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Books > Sport & Leisure > Humour > Humour collections & anthologies

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How to be Idle (Paperback) Loot Price: R223
Discovery Miles 2 230
You Save: R81 (27%)

How to be Idle (Paperback)

Tom Hodgkinson

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List price R304 Loot Price R223 Discovery Miles 2 230 You Save R81 (27%)

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An intelligent slugabed, bemoaning the modern world's love affair with productivity, presents 24 meditations on the art of being idle, one for each hour of the day. Hodgkinson, co-publisher of the British magazine The Idler, begins at 8 a.m. with a discussion of the alarm clock and the horrors of waking up in general. (Here, he makes the first of many references to Victorian idler and humorist Jerome K. Jerome, whose essay "On Being Idle" appeared in 1889.) Other topics the author contemplates as the day goes by are "Sleeping In" (John Lennon and Yoko Ono's week in bed), "The Ramble," "The First Drink of the Day" and so on. "The Death of Lunch" is bemoaned. "Smoking" is celebrated. "The Pub" is praised. "Time for Tea" cites a lovely 16th-century Chinese poem that lists occasions on which to drink England's favorite beverage: "Before a bright window and a clean desk. / With charming friends and slender concubines." Each piece addresses the delights of a particular aspect of doing nothing, its literary and social precedents, and the regrettable reasons for its fall from favor. Capitalism and the Industrial Revolution both come in for censure as chief villains; Barbara Ehrenreich's Nickel and Dimed and E.P. Thompson's The Making of the English Working Class are cited, among countless others. So many others, in fact, that it is nearly impossible to believe the author is a true adherent of his creed. A great amount of (gasp) work must have gone in to researching this paean to the pleasures of doing little; the bibliography alone comprises nearly 150 items. Indeed, with all of these literary citations and closely argued points, How to be Idle becomes rather heavy going after three or four sections. No matter: no idler worth his salt will read it in a single sitting-there's too much fishing, tea drinking and napping to be done. Charming, as all idlers should be. (Kirkus Reviews)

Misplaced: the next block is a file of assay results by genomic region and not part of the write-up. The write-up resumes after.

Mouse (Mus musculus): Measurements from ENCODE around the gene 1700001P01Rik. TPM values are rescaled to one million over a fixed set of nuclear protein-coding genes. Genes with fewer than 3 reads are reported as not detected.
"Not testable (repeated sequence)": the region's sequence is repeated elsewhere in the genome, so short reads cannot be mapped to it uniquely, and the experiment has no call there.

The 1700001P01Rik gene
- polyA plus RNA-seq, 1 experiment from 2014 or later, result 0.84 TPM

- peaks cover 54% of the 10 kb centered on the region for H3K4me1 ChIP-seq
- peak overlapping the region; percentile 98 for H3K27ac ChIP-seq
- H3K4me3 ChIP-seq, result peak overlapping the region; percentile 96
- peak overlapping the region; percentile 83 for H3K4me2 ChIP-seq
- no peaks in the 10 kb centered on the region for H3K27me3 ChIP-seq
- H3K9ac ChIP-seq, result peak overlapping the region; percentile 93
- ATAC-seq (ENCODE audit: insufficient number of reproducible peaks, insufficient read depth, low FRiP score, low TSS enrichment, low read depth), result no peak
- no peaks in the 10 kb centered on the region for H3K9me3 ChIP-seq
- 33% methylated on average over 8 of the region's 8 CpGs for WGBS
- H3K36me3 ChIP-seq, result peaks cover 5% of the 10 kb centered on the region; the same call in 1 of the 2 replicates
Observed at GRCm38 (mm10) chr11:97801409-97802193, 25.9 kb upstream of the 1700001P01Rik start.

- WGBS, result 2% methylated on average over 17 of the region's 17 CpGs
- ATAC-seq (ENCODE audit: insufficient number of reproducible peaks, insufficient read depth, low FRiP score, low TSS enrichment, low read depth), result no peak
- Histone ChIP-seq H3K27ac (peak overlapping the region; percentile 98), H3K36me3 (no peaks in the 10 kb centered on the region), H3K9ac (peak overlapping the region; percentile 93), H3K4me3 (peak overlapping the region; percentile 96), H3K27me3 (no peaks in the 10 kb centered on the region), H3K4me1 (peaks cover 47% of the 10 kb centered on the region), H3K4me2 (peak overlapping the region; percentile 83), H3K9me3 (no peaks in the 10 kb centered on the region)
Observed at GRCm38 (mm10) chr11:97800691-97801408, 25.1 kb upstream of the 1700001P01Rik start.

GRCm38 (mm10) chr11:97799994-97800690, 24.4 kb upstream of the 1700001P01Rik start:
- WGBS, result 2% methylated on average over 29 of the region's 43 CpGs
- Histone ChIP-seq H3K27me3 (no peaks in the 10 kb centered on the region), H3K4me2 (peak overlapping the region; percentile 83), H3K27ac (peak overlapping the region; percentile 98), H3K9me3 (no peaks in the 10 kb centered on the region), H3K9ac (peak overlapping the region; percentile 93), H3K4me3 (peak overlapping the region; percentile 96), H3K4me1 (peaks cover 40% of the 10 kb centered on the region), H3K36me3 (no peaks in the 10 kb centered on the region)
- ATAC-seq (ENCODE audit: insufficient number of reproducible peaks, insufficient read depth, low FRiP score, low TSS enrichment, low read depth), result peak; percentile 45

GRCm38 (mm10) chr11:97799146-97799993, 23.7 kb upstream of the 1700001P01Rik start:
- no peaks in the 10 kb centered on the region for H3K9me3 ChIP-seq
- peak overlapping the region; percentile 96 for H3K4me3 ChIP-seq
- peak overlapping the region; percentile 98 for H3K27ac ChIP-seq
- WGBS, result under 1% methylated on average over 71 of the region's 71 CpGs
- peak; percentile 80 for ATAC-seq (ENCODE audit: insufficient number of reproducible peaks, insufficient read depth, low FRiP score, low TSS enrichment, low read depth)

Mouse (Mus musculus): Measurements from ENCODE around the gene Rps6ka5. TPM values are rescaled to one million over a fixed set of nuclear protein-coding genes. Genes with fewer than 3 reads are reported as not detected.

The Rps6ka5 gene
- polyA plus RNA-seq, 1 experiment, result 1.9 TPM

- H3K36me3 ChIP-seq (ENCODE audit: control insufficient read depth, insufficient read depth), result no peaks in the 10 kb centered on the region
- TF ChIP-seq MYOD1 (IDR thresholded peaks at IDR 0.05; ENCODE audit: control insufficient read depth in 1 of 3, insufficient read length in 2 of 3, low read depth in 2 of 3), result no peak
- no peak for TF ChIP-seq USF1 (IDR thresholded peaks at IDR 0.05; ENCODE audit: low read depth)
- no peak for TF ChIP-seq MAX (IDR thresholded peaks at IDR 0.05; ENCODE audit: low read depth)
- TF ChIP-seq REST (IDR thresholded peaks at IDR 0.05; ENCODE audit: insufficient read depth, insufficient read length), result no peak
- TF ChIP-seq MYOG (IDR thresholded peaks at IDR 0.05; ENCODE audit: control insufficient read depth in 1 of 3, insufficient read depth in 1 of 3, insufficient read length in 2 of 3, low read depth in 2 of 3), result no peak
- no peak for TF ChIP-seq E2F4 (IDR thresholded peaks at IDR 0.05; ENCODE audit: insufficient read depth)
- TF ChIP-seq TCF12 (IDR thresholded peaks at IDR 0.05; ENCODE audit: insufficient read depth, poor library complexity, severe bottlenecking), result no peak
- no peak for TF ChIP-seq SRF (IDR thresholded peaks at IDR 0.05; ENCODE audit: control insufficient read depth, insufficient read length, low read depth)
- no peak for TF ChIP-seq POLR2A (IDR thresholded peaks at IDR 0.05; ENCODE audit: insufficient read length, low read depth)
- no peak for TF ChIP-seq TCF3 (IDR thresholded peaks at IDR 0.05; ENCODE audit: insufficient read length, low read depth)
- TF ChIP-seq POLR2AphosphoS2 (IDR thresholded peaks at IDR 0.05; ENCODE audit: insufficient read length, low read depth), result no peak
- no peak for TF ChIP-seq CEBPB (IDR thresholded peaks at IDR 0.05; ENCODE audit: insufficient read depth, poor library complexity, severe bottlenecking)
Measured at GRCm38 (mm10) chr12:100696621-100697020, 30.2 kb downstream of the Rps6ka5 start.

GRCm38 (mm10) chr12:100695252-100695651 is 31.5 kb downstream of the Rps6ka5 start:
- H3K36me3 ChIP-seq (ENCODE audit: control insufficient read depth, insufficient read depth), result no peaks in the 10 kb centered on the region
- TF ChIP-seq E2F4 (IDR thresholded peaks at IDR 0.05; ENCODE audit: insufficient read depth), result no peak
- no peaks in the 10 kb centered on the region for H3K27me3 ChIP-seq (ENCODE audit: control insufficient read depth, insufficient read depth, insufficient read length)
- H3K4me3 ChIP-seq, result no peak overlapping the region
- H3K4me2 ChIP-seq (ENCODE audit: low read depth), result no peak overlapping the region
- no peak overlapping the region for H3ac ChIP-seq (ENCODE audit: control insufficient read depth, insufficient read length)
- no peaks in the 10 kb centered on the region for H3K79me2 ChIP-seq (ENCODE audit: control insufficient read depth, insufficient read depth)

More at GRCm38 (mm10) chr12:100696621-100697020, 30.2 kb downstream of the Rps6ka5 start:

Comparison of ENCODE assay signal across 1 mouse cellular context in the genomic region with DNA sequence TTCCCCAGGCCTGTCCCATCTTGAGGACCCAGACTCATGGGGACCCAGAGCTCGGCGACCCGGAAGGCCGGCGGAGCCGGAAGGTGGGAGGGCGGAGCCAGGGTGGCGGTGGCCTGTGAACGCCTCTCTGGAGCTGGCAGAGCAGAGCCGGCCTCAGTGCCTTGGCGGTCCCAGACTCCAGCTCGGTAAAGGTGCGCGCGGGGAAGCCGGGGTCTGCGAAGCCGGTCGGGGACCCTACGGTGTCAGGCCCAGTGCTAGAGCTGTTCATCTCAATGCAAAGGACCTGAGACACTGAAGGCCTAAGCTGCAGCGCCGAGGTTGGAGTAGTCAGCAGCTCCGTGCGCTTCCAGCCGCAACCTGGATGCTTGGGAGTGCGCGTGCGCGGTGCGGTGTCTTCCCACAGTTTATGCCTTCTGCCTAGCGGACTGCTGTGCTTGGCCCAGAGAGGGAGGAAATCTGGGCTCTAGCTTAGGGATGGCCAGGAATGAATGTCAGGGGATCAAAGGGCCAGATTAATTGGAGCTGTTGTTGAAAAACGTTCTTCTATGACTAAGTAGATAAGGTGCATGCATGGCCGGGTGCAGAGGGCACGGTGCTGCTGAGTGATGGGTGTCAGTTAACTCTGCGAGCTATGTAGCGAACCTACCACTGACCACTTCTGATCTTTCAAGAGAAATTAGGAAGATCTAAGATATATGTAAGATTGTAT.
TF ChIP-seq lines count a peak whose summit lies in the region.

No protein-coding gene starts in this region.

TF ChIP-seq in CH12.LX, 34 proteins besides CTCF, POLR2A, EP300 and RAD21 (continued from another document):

How to be Idle is Tom Hodgkinson's brilliant guide to reclaiming your right to be idle 'Well written, funny and with a scholarly knowledge of the literature of laziness, it is both a book to be enjoyed at leisure and to change lives' Sunday Times As Oscar Wilde said, doing nothing is hard work. A burn-out work ethic has most of us in its thrall, and the idlers of this world have the odds stacked against them. But here, at last, is a book that can help. Hodgkinson presents us with a laid-back argument for a new contract between routine and chaos, an argument for experiencing life to the full and living in the moment. Ranging across a host of issues that affect the modern idler: -Sleep -Work -Pleasure and hedonism -Relationships -Bohemian living -Revolution Drawing on the writings of such well-known apologists for idleness as Oscar Wilde, Robert Louis Stevenson and Nietzsche, his message is clear: take control of your life and reclaim your right to be idle.

General

Imprint: Penguin Books Ltd
Country of origin: United Kingdom
Release date: June 2005
First published: June 2005
Authors: Tom Hodgkinson
Dimensions: 178 x 130 x 21mm (L x W x T)
Format: Paperback
Pages: 337
ISBN-13: 978-0-14-101506-4
Categories: Books > Language & Literature > Literature: texts > Collections & anthologies of various literary forms
Books > Sport & Leisure > Humour > Humour collections & anthologies
LSN: 0-14-101506-3
Barcode: 9780141015064

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